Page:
A competitive Scottish dancer in childhood, LA artist Ashley Macomber installed her show of animal drawings and paintings at Kavi Gupta in imitation of a performance. Facing an entrance framed by black curtains, the creatures in five drawings represent "audience members watching," she says; the whale even holds spectacles. In the larger room five animal paintings are propped against the wall, "coming into the space, interacting with the viewer"; the effect is menacing, in part because the images can be bloody and mysterious, like the beasts in scary children's stories. Macomber says she's influenced in part by the "iconography of the fairy tale"--a deer eating its own heart is meant to be a queen, and a wolf in regal attire holding a bloody sword a king. A painting of three winged wolves represents the Fates.
At four Macomber started both ballet and Highland dance, including the solo sword dance, where the performer crosses a sword and its sheath and dances around them. The competitions were intense. "We'd get up as early as 5 AM. You'd face the judges, sitting at a table all looking at you, and behind them were your parents and the audience." At first she excelled. "I remember my mom being very excited when I won. But around age 10 or 11 I really stopped enjoying it. I would try to speak up, but my mom would say things like, 'You have your friends in it--don't you like hanging out with your friends?' I did--and I didn't want to disappoint her." Macomber preferred ballet: "When you're a little girl, a pink tutu is much nicer than a stuffy kilt and weird socks."
By 15 she'd abandoned the competitions; she'd also realized she was too tall to ever dance ballet professionally and started hanging around the art room at her high school. One of her first projects was to draw from the photographs in the book The Family of Man, and the face remains her primary interest. She watched "an immense amount of TV" while growing up, she says, and at the Rhode Island School of Design focused on popular culture: "I realized how ridiculous TV, boy bands, professional wrestling all were--but I loved them, and still do." Partly inspired by the felt Christmas tree ornaments her mom had used in an Advent calendar and partly by velvet Elvis paintings, she did cutout portraits of the Backstreet Boys in felt. She also wrote and recorded a song in the invented persona of a pop singer, made a video of herself performing it over and over while "getting more and more out of control," and built a miniature house where visitors could watch it.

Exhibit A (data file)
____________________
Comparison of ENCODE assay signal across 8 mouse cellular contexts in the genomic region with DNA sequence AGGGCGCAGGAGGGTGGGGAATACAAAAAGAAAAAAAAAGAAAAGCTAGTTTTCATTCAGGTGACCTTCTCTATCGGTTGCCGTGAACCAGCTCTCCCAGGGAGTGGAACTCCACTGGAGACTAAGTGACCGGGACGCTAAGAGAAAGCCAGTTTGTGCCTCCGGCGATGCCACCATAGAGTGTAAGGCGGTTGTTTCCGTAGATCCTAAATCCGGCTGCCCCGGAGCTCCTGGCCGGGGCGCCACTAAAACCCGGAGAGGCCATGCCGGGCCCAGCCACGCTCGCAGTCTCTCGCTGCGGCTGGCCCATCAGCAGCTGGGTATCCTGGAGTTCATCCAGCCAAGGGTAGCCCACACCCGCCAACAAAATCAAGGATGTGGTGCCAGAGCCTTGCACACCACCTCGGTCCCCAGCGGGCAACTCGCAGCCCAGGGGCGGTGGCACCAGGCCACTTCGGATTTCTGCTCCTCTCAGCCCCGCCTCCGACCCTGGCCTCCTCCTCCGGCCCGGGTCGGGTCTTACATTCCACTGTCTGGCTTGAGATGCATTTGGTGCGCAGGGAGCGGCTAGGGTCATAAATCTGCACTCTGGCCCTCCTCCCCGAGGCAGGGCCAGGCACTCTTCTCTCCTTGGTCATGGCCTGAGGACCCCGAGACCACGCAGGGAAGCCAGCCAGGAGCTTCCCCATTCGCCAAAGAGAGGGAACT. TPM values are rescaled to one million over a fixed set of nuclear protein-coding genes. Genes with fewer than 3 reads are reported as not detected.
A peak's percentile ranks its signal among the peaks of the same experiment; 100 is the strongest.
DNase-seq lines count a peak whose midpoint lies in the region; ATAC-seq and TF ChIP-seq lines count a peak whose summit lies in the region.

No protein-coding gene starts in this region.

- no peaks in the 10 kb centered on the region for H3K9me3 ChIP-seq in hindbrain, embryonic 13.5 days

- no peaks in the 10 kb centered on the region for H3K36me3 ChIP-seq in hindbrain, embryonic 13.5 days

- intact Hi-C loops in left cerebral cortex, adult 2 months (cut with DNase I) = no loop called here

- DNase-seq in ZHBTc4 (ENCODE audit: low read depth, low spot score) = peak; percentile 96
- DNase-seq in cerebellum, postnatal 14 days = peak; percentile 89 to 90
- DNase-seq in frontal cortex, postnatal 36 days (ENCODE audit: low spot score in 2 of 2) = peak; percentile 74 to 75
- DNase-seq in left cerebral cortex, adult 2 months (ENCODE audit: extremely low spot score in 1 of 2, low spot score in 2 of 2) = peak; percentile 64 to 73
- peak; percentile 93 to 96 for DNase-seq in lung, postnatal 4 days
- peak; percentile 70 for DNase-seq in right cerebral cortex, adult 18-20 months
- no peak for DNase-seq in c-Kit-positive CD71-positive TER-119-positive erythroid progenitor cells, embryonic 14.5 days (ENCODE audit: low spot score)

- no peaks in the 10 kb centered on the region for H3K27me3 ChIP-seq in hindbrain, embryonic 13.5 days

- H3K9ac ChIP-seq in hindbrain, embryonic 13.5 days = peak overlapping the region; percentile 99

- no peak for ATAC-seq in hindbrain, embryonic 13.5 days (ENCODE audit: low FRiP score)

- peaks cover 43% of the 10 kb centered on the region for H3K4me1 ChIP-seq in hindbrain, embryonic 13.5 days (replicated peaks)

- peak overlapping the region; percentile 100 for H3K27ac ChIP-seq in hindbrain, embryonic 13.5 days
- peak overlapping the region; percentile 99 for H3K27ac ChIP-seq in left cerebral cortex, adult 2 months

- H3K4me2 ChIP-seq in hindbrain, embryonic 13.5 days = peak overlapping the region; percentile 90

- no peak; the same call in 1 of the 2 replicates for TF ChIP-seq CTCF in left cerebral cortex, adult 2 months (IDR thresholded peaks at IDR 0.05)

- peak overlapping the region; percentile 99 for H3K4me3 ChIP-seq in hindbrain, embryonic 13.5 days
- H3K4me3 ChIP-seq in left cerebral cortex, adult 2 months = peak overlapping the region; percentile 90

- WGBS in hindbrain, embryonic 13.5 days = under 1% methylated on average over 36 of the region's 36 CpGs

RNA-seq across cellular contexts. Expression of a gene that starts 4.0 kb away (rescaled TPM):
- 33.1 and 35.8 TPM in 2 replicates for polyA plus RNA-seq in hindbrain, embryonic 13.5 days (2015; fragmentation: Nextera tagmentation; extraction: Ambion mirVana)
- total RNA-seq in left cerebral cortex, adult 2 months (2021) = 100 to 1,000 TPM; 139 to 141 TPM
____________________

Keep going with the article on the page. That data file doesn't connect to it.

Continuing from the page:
After graduating in 2000 Macomber began drawing animals; she's not sure why. But her animals' expressions are decidedly human. Macomber's parents divorced in her infancy, and by the time she was three both had remarried. "I was told that I came from a happy divorce, because my parents got along. I thought, Sure, I come from a happy family of divorced people. But a divorce is a divorce, and it affects you. I started realizing that the way I felt didn't match what I'd been told." She says that now she watches families all the time. "Just last night at the mall a girl of about four or five was sobbing her eyes out. Her brother, about 12, was holding her hand and asking her what was wrong, until the mother said, 'I'm the parent,' and pulled her away." Macomber says she "pretty much loves" her family at this point but believes that a psychological commonplace informs most lives: "I don't know a single person who doesn't become their parents." Her painting Brother/Sister, the Codependents shows two deer with nooses around their necks holding hands. And Macomber says The Heroine, Voice and Voicelessness, in which a wolf cradles a deer, represents "two different versions of one person. The deer holds a rock and has inflicted pain upon itself, and the wolf is trying to save her. It's a struggle between the two different aspects of a person, about finding a voice within the chaos, becoming an individual within a family."
When: Through Sat 1/28
Where: Kavi Gupta, 835 W. Washington